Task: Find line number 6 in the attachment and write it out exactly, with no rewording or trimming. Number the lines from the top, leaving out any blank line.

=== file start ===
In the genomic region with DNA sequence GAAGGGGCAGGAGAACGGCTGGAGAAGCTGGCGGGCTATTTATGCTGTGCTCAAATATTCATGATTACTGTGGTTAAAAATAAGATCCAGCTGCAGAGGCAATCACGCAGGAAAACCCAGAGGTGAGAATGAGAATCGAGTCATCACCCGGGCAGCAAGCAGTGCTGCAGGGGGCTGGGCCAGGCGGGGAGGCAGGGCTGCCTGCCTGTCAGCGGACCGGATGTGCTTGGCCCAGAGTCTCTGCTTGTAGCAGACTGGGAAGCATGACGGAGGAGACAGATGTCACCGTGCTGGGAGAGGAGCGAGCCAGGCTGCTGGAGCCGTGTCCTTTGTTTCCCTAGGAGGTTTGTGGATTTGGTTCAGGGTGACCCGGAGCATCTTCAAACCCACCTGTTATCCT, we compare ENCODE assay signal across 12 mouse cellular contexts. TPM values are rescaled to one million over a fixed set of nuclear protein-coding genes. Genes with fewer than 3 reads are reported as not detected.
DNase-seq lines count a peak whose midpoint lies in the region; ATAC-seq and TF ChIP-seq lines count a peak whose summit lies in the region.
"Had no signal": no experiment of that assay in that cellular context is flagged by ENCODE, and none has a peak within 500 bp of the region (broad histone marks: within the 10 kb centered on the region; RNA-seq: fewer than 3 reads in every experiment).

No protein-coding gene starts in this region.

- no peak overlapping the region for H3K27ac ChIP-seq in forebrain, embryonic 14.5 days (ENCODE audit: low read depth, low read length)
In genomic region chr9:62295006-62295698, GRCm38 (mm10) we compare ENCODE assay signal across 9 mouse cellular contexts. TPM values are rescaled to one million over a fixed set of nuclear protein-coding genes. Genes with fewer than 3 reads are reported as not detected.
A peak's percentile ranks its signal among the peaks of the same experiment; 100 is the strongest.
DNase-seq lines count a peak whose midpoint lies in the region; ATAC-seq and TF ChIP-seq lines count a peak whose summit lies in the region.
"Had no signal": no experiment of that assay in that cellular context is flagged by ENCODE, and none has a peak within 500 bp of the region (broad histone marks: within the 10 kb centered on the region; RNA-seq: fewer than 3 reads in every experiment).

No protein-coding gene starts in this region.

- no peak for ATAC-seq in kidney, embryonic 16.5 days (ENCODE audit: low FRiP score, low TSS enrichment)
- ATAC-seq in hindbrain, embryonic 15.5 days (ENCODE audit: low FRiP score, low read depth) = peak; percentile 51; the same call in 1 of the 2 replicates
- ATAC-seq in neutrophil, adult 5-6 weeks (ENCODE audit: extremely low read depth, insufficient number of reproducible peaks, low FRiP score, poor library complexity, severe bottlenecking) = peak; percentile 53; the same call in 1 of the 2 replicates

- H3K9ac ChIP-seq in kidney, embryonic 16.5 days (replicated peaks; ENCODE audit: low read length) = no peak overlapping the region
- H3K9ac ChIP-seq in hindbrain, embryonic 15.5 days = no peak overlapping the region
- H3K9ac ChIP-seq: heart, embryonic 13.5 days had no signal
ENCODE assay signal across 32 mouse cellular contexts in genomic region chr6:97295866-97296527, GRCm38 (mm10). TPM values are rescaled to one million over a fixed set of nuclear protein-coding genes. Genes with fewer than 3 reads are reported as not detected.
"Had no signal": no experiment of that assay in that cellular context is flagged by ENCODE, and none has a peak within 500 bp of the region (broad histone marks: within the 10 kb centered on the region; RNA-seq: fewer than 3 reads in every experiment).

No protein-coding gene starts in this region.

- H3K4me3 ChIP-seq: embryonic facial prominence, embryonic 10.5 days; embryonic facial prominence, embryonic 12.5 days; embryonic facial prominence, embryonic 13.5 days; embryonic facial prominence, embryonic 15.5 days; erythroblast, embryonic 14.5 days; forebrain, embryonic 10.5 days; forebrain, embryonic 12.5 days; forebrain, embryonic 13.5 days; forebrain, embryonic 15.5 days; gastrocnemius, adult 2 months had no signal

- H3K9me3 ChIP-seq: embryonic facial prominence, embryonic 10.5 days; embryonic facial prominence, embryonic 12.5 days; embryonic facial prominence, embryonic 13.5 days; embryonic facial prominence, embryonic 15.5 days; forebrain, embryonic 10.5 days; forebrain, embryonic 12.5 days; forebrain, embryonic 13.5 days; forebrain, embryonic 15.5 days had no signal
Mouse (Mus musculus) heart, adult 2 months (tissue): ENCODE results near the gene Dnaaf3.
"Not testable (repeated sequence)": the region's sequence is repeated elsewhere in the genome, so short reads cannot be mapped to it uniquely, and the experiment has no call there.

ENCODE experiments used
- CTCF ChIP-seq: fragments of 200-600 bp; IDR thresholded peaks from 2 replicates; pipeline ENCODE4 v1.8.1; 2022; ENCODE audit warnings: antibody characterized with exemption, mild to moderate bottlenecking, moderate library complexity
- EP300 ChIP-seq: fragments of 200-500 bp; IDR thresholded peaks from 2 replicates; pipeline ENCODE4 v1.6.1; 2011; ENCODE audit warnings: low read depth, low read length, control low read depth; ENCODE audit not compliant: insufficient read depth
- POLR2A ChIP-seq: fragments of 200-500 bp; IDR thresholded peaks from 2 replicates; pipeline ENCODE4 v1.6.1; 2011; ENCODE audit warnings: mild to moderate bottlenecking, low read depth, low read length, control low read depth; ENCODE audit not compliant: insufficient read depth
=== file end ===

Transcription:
In genomic region chr9:62295006-62295698, GRCm38 (mm10) we compare ENCODE assay signal across 9 mouse cellular contexts. TPM values are rescaled to one million over a fixed set of nuclear protein-coding genes. Genes with fewer than 3 reads are reported as not detected.